N2 - For power applications of superconducting films, the critical current density (Jc) and the thickness of the film (d) should be as high as possible. Since Jc decreases with both thickness and magnetic field, artificial pinning centres in addition to natural ones are required to keep Jc high. The earliest cost-effective method used for introducing artificial pinning centres was the so-called substrate decoration, i.e., growing nano-scale islands (nano-dots) of certain materials on the substrate prior to the deposition of the superconducting thin film. Later on another version of this approach proved to be successful: building up a layered distribution of a second phase using a multilayer deposition (quasi-superlattices). Several materials have been used for the creation of artificial pinning centres. Here we report on the artificial pinning centres induced in YBCO thick films by substrate decoration and quasi-superlattice approaches using nano-dots of Pd and non-superconducting YBCO. The cross-sectional AFM images show evidence of c-axis correlated columnar defects. These defects significantly contribute to the pinning of magnetic flux and increase critical current in the films.We observed an important shift of the position of the maximum in the thickness dependence of Jc(B) towards higher thicknesses compared with pure YBCO films by both approaches. A high Jc(B) in our quite thick films provides a very high total critical current per cm of the film width. Critical current as high as 800 A/cm width was achieved in a 2.4 μm thick quasi-superlattice film with non-superconducting YBCO nano-dots.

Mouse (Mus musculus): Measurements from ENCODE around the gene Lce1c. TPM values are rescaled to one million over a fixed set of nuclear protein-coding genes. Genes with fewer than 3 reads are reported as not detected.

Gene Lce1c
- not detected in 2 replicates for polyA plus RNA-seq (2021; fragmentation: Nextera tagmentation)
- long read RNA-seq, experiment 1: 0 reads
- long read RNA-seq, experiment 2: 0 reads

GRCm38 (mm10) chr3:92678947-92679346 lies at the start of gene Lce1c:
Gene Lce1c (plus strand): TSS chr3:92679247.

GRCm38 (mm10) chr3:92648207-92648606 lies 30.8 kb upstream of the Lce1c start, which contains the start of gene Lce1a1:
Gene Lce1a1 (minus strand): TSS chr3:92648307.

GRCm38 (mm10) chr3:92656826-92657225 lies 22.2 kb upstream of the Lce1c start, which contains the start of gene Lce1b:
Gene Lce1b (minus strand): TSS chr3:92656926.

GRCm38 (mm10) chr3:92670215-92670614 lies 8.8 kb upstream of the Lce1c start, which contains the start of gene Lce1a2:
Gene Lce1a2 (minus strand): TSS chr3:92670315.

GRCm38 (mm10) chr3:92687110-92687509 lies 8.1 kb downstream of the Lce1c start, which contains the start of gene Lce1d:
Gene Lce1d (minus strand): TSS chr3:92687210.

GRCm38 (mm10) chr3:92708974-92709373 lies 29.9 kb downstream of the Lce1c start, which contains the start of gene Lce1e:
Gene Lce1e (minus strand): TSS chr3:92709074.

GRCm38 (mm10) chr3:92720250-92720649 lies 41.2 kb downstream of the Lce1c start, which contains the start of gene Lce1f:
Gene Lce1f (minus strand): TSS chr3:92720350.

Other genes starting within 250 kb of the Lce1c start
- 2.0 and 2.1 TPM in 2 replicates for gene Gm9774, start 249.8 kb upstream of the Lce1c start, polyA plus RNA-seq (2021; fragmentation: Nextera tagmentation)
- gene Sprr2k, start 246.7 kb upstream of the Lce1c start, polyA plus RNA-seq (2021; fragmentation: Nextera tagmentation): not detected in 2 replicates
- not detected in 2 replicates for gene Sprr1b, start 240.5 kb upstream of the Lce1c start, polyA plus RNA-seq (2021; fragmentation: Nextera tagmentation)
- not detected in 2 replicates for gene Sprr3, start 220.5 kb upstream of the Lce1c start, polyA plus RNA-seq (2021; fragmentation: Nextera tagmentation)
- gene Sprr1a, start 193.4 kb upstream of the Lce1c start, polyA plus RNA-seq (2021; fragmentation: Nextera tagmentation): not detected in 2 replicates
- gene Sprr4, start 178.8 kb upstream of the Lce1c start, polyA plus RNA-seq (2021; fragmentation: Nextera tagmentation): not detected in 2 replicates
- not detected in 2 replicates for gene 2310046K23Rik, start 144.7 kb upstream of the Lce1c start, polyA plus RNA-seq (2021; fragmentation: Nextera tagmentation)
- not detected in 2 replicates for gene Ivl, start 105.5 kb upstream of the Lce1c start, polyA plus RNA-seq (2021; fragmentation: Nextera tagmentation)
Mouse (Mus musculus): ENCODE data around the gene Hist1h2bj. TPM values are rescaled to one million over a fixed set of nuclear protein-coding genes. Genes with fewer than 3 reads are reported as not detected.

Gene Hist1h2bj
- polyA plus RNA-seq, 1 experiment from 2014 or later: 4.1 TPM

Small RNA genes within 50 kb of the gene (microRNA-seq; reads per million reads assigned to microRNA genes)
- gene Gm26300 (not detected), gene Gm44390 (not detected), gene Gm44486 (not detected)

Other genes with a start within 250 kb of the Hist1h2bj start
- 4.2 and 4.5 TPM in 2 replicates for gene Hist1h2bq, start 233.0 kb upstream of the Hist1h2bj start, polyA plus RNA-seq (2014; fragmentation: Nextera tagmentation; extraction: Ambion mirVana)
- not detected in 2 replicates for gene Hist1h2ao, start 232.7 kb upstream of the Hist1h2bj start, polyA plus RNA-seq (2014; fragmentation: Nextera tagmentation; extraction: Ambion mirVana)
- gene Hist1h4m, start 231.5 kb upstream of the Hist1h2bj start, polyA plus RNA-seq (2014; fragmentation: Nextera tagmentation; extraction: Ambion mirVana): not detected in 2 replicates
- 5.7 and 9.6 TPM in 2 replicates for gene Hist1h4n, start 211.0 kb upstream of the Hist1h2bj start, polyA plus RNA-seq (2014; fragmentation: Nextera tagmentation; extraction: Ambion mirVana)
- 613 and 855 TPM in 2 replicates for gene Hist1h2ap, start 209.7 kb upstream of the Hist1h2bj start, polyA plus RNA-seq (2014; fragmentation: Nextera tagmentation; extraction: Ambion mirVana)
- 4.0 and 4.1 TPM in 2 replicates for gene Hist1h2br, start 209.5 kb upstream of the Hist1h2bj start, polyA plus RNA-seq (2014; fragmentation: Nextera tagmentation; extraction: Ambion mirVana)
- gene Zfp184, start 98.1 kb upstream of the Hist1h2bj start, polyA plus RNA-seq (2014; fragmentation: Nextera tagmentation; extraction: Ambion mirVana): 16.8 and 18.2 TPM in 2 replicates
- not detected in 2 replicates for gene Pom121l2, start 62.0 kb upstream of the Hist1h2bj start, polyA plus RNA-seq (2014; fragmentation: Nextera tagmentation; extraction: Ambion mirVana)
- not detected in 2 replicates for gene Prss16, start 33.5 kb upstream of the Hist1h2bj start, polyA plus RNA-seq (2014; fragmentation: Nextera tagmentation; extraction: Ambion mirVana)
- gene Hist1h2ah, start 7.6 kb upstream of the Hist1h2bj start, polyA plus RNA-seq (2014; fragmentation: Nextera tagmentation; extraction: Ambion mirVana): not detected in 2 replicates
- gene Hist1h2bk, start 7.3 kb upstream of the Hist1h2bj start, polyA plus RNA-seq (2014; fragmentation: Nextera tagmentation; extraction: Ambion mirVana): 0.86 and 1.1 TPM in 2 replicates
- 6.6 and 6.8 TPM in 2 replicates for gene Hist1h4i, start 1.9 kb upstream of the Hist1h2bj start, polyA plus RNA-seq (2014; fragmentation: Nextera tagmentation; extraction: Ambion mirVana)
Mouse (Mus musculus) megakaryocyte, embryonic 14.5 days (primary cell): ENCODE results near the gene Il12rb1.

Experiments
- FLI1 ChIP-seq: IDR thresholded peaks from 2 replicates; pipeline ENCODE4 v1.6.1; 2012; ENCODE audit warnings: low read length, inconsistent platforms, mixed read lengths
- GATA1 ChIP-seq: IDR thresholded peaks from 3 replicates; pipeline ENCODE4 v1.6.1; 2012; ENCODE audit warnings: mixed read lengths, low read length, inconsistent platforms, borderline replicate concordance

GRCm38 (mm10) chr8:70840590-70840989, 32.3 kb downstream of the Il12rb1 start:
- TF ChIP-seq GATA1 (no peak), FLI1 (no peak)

AB - For power applications of superconducting films, the critical current density (Jc) and the thickness of the film (d) should be as high as possible. Since Jc decreases with both thickness and magnetic field, artificial pinning centres in addition to natural ones are required to keep Jc high. The earliest cost-effective method used for introducing artificial pinning centres was the so-called substrate decoration, i.e., growing nano-scale islands (nano-dots) of certain materials on the substrate prior to the deposition of the superconducting thin film. Later on another version of this approach proved to be successful: building up a layered distribution of a second phase using a multilayer deposition (quasi-superlattices). Several materials have been used for the creation of artificial pinning centres. Here we report on the artificial pinning centres induced in YBCO thick films by substrate decoration and quasi-superlattice approaches using nano-dots of Pd and non-superconducting YBCO. The cross-sectional AFM images show evidence of c-axis correlated columnar defects. These defects significantly contribute to the pinning of magnetic flux and increase critical current in the films.We observed an important shift of the position of the maximum in the thickness dependence of Jc(B) towards higher thicknesses compared with pure YBCO films by both approaches. A high Jc(B) in our quite thick films provides a very high total critical current per cm of the film width. Critical current as high as 800 A/cm width was achieved in a 2.4 μm thick quasi-superlattice film with non-superconducting YBCO nano-dots.

U2 - 10.1016/j.physc.2009.05.242

DO - 10.1016/j.physc.2009.05.242

M3 - Article

VL - 469

SP - 1550

EP - 1553

JO - Physica C: Superconductivity and its Applications

JF - Physica C: Superconductivity and its Applications

SN - 0921-4534

IS - 15-20

T2 - International Symposium on Superconductivity, 21st

Y2 - 1 January 2009

ER -